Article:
Seeing is Believing: Can Your Believe Your Eyes?

Think back to last weekend. What time did you get up on Saturday morning? What did you have for breakfast? What clothes did you wear? Did you go out? Who did you speak to? What were they wearing? What did you watch on the TV? What time did you go to bed?
Chances are, you may well be able to remember some of those details. But perhaps you may not be able to recall them exactly in the right order, or in the right timeframe.
Now imagine that the replies you give could affect whether someone is innocent or guilty of a crime. Your testimony could demonstrate that they were with you at a certain time, and not at the scene of a crime. How confident would you be that your recall of the events was correct.
And what if the weekend in question occurred more than a year ago? Still confident?
Many people have been convicted of crimes with the “help” of eye-witness testimonies. This form of evidence still plays a major role in many court cases, and jurors can be heavily influenced by eye-witness accounts.
Yet studies have shown that eye-witness accounts cannot always be relied on. The way we recall our memories is complex. Our brains do not replay memories like a video recorder. Our recall can be influenced by many things: the stress of the event being recalled, how those recollections fit into our experience and conventions of the world we live in, and also on the focus of the recollection. We tend to filter out what we perceive to be unimportant. We reconstruct the memory according to what we believe happened. This does not necessarily mean our memories are false, but it is an individual perception, rather than fact.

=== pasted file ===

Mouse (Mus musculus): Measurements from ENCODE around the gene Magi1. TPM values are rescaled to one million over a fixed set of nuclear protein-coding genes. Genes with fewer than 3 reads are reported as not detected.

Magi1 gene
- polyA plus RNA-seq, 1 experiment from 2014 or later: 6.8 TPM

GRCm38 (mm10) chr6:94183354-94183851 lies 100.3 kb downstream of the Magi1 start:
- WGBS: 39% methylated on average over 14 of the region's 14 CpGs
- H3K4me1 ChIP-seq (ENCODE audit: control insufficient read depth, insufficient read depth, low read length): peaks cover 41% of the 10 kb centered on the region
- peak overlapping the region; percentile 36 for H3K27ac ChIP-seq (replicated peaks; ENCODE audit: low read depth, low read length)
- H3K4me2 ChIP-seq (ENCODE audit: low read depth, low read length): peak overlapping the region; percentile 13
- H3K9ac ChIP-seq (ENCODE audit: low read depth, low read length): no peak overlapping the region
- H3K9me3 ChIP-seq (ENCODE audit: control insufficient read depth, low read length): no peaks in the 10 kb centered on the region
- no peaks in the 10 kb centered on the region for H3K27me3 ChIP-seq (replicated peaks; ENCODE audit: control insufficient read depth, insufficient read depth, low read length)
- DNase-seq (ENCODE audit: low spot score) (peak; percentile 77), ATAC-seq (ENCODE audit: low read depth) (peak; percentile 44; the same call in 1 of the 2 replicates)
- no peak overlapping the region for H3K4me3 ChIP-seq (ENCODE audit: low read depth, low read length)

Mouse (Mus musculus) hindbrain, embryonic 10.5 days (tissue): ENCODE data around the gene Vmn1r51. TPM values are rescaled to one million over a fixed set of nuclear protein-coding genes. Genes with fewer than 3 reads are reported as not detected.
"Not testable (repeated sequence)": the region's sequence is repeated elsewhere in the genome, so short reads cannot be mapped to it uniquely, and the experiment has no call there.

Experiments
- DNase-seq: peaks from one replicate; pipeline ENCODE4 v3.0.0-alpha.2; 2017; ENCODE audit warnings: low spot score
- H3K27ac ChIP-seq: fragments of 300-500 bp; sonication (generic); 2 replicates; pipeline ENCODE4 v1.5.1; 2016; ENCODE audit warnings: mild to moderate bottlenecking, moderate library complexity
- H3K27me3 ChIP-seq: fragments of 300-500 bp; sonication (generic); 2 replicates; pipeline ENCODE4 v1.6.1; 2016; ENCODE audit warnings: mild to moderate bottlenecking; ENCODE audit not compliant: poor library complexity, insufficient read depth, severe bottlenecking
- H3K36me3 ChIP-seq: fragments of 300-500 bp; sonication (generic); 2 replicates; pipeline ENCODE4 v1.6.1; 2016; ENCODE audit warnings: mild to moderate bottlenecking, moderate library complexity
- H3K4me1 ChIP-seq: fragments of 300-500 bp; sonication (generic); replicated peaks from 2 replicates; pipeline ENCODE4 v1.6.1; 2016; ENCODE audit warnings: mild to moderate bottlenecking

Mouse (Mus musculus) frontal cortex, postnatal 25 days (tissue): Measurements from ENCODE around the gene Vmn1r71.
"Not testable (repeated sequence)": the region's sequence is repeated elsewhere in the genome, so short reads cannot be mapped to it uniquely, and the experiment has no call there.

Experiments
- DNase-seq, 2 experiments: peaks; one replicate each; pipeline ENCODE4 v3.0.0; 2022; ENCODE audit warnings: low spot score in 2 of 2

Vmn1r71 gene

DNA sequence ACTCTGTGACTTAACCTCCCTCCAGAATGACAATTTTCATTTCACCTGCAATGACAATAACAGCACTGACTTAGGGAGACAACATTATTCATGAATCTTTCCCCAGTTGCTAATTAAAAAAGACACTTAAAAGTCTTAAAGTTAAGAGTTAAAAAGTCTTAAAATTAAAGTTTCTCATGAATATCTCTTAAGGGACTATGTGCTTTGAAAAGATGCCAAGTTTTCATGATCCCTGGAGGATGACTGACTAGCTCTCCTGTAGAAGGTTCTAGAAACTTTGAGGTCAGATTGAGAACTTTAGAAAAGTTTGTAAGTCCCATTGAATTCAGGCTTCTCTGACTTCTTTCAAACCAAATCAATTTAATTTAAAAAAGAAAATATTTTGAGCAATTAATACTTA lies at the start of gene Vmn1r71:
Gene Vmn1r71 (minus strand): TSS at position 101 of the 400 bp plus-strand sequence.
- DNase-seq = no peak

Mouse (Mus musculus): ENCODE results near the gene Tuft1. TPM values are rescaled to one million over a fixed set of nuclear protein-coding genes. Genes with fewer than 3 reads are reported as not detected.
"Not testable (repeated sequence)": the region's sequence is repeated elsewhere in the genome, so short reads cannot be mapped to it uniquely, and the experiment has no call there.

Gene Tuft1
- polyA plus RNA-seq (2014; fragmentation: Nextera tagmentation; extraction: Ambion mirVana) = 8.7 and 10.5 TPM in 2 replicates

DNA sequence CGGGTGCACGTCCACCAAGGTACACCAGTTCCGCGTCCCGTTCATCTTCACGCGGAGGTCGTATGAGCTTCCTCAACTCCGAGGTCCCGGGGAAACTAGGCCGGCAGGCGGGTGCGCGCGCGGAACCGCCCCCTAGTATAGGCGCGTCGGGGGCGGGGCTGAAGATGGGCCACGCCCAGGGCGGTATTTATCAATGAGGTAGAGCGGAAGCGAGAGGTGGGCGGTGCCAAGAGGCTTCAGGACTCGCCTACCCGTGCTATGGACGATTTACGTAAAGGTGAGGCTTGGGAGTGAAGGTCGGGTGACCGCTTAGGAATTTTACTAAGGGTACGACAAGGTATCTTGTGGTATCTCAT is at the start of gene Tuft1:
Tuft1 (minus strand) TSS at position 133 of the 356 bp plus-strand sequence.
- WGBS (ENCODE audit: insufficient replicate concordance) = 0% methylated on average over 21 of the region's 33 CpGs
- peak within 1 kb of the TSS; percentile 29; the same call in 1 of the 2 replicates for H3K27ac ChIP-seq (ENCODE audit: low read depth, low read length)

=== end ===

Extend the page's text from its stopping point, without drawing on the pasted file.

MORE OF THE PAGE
And if a weapon is involved in the event being recalled, eye-witness descriptions of the person holding the weapon have been shown to be even more unreliable. A 1987 study showed a group of people two short films of the same man. In one film, the man was holding a cheque In the other film, he was holding a gun. The group were able to describe the man far more accurately when he was holding the cheque. The description of him when he was holding the gun was much less accurate, as the group’s attention was focused on the gun.
The unreliability of eye-witness testimonies has been recognised since the 1930s. Much of the unreliability stems from the way we process memories. A simple experiment carried out by psychologists, asking groups of people to retell a story they had just been told, resulted in varying interpretations. Facts were left out or altered to fit more precisely with the conventions familiar to the story-teller. None of the misrepresentations was deliberate, but rather a result of the fallibility of our memory.
Despite all this, eye-witnesses are still considered to be a vital part of the evidence process. Cases have been won and lost on the recall of one person. But more importantly, lives have been ruined by the acceptance of those memories as fact.
Have a look at this short video to test your powers of recall: